Even though you’ve been to a spot before, there’s a good chance things have changed since you last visited. If it’s a long time between visits, a place can change so drastically that it may feel totally brand new.
When I revisited Amsterdam last fall, after living there in 2014, I was so excited to check out my old hood. Except, it had been completely renovated! My old box of an apartment was now a row of townhouses under construction. While some streets were familiar, it was so fun to get lost in Amsterdam and experience it as a brand new city.
Sometimes, even just a change in seasons can make a huge difference. I first visited Tokyo in July of 2014 and it was stifling. It was so hot I could barely enjoy any sightseeing. But going back in February? Totally different!
You have changed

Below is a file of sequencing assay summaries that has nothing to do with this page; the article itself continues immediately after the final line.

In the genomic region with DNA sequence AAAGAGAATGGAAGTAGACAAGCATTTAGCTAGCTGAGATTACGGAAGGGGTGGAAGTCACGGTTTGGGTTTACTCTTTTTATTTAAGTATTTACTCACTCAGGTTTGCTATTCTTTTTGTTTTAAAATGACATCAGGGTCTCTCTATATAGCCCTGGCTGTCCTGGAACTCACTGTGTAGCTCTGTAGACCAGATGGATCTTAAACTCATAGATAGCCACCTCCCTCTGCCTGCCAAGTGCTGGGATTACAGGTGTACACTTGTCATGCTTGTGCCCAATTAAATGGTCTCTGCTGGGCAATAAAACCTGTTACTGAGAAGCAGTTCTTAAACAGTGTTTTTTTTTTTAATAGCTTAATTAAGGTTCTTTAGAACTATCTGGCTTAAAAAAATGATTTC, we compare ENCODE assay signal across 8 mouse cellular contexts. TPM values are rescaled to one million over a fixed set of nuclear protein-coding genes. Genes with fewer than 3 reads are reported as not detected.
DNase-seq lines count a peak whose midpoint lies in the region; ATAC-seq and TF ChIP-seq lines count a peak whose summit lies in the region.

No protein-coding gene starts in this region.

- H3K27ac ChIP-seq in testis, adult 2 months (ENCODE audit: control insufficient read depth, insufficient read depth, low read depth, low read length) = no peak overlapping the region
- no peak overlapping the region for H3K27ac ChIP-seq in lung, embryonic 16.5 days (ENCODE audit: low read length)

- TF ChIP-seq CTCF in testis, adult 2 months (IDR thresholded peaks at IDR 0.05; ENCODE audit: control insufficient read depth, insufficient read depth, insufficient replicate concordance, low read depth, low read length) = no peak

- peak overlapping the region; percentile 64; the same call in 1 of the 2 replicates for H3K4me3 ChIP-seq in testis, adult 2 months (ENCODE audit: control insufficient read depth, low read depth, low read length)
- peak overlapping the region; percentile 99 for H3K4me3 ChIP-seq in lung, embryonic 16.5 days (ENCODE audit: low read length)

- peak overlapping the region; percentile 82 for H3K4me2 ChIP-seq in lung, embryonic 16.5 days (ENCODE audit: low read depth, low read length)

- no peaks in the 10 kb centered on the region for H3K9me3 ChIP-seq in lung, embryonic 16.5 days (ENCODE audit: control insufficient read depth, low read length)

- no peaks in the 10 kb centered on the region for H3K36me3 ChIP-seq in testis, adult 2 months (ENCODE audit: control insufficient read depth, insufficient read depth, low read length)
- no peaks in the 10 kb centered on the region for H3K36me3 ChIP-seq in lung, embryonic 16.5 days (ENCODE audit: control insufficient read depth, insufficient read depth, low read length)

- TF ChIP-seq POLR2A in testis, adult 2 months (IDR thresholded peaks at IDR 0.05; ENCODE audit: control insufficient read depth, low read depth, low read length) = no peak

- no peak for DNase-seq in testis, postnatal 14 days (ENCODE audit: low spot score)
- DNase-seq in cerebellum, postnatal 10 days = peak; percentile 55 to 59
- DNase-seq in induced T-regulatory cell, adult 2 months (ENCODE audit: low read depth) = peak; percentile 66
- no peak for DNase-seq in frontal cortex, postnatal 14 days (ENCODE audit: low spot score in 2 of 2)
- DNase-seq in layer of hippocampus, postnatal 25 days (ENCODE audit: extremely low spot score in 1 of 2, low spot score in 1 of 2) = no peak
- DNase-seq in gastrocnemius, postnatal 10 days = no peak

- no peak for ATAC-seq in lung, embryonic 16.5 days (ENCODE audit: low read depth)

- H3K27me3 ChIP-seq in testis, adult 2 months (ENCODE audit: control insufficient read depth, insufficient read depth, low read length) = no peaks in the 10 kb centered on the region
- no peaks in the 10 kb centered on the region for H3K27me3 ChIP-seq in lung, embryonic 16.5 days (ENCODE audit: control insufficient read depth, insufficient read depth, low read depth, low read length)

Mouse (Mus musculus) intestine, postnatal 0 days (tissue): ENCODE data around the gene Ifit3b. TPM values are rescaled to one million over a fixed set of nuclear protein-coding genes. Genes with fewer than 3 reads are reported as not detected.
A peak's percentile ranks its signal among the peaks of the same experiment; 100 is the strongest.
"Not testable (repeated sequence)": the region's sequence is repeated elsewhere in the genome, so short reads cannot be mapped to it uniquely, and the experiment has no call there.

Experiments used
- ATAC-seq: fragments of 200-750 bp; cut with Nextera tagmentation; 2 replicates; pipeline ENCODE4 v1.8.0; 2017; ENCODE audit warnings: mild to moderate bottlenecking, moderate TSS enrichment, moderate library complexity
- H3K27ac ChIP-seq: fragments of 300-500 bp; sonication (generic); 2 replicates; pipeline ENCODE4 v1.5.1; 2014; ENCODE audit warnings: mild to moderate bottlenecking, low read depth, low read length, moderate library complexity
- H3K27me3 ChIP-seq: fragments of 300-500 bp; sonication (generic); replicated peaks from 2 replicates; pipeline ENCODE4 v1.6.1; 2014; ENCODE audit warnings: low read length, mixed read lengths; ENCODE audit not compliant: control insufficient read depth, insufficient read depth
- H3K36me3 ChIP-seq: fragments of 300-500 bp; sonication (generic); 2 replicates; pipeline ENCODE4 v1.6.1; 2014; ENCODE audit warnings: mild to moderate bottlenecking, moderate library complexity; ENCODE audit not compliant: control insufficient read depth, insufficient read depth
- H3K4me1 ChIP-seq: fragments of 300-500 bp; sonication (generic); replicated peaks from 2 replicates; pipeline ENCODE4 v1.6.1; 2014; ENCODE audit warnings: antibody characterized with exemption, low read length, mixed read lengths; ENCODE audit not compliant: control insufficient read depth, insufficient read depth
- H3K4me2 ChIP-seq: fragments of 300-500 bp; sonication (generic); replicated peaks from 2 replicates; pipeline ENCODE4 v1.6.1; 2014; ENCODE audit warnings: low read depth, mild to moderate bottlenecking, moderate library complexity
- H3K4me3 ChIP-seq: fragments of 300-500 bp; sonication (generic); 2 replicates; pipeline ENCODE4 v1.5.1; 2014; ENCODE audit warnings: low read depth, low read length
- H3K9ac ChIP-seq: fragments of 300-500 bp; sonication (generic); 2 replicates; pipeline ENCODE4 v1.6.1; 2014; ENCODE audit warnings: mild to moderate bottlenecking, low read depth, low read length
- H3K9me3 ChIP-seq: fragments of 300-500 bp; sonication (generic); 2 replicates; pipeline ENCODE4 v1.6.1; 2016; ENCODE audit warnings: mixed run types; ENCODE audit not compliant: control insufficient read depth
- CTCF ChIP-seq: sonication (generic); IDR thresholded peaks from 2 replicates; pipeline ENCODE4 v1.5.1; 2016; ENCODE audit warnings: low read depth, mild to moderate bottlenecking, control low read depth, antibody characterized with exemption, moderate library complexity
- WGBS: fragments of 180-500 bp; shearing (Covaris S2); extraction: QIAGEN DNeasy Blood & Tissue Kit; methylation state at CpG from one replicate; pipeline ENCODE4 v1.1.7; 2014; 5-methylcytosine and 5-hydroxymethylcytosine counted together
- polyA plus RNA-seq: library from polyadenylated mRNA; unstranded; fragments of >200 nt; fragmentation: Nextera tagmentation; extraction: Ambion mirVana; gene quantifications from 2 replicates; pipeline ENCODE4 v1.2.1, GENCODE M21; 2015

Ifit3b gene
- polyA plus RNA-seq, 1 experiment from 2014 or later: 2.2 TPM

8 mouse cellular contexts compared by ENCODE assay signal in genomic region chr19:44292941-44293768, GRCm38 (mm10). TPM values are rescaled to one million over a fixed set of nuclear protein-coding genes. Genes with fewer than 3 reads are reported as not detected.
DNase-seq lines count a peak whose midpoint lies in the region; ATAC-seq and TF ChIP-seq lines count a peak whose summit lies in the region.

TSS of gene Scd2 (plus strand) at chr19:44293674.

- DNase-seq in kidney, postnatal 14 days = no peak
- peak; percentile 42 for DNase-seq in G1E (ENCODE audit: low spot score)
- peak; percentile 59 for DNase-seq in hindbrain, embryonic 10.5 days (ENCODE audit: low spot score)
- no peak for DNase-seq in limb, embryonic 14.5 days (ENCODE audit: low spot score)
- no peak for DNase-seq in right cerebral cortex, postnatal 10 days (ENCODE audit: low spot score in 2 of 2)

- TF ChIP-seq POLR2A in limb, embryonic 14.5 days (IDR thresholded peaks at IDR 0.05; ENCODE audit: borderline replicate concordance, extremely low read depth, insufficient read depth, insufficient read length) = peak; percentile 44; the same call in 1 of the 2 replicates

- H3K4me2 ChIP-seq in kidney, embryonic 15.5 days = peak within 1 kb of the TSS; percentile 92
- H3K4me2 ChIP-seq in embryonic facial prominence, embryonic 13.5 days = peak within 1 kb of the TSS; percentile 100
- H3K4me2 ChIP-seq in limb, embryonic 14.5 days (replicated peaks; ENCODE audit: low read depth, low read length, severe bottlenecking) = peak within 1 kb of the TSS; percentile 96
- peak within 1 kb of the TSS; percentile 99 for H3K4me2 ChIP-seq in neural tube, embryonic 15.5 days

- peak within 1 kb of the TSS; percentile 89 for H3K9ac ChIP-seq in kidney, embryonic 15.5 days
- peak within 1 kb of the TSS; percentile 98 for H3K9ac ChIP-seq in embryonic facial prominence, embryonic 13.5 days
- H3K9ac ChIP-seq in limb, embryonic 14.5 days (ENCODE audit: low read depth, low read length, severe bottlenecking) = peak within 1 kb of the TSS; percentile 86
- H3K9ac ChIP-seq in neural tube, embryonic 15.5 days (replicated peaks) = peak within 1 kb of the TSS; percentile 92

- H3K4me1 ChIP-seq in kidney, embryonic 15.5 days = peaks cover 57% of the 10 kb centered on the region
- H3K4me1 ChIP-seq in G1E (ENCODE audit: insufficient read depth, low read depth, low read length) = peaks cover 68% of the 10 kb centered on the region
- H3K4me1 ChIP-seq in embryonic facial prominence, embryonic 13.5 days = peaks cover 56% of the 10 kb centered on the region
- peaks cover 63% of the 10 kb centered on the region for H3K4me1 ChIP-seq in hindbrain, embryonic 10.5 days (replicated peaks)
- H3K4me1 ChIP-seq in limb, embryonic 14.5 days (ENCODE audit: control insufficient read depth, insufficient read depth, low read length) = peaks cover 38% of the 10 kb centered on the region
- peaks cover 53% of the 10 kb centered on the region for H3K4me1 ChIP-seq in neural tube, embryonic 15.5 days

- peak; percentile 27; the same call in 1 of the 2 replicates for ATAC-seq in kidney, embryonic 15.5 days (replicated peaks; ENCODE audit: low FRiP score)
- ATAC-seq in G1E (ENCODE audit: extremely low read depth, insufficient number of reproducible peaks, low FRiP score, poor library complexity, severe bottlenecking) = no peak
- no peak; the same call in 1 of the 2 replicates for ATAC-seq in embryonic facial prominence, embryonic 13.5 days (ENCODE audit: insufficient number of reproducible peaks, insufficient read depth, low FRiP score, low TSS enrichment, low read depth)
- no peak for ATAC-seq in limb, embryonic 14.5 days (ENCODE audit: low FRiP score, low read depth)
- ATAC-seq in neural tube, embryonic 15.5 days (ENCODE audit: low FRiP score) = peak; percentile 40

So not only has the place changed, but maybe you’ve changed too. A city can seem completely different when you’re looking at it with fresh eyes.
How interesting would it be to revisit a place you used to go to as a kid, now as an adult? Or what about bringing your own children to that place?
There’s no pressure
You’ve already been to Paris. So on your second or third visit, there’s absolutely no pressure to rush around and do all of the things you’re “supposed” to do. You don’t have to hit up every hot spot and stand in line for hours to climb the Arc de Triomphe or enter the Louvre.
No one is going to say to you, “What? How could you go to Paris and not visit the Eiffel Tower?” Because you did visit it, the last time you were in Paris. Now you can just enjoy the city. And maybe even bring your dog along to Paris!
You can go off the beaten path